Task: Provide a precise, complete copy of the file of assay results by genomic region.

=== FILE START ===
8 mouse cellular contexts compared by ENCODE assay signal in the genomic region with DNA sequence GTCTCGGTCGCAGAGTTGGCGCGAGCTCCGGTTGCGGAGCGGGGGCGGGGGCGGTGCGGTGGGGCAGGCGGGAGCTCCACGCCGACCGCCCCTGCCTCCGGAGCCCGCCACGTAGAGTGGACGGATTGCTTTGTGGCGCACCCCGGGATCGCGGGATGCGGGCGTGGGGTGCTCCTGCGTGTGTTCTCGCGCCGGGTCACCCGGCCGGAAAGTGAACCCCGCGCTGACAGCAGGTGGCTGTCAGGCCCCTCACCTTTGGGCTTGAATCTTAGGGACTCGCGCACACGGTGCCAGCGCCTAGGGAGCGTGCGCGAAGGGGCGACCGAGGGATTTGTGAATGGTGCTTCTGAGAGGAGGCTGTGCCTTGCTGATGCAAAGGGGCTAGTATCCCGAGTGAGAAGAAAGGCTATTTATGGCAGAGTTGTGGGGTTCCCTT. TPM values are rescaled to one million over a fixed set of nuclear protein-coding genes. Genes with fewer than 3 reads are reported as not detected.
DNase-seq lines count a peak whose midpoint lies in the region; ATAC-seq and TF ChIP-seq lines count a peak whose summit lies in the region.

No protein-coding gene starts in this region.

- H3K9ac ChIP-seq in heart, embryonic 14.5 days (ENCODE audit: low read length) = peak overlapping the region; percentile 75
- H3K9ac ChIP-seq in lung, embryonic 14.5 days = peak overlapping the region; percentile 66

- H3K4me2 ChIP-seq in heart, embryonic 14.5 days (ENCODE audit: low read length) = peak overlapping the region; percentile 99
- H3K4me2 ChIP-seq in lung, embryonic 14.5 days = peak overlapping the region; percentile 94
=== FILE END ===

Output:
8 mouse cellular contexts compared by ENCODE assay signal in the genomic region with DNA sequence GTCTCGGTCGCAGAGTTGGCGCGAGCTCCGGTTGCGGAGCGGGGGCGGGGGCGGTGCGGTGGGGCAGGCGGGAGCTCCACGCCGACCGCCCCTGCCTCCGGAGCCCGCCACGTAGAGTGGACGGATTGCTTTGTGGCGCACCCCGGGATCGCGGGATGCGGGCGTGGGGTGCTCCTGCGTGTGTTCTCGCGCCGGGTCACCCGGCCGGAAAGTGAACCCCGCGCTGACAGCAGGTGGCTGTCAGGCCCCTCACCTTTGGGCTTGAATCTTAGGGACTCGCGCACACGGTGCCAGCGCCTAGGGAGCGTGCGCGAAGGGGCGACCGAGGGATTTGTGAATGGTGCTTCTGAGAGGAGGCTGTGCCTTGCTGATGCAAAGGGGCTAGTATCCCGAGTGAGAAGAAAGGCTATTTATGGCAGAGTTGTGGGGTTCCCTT. TPM values are rescaled to one million over a fixed set of nuclear protein-coding genes. Genes with fewer than 3 reads are reported as not detected.
DNase-seq lines count a peak whose midpoint lies in the region; ATAC-seq and TF ChIP-seq lines count a peak whose summit lies in the region.

No protein-coding gene starts in this region.

- H3K9ac ChIP-seq in heart, embryonic 14.5 days (ENCODE audit: low read length) = peak overlapping the region; percentile 75
- H3K9ac ChIP-seq in lung, embryonic 14.5 days = peak overlapping the region; percentile 66

- H3K4me2 ChIP-seq in heart, embryonic 14.5 days (ENCODE audit: low read length) = peak overlapping the region; percentile 99
- H3K4me2 ChIP-seq in lung, embryonic 14.5 days = peak overlapping the region; percentile 94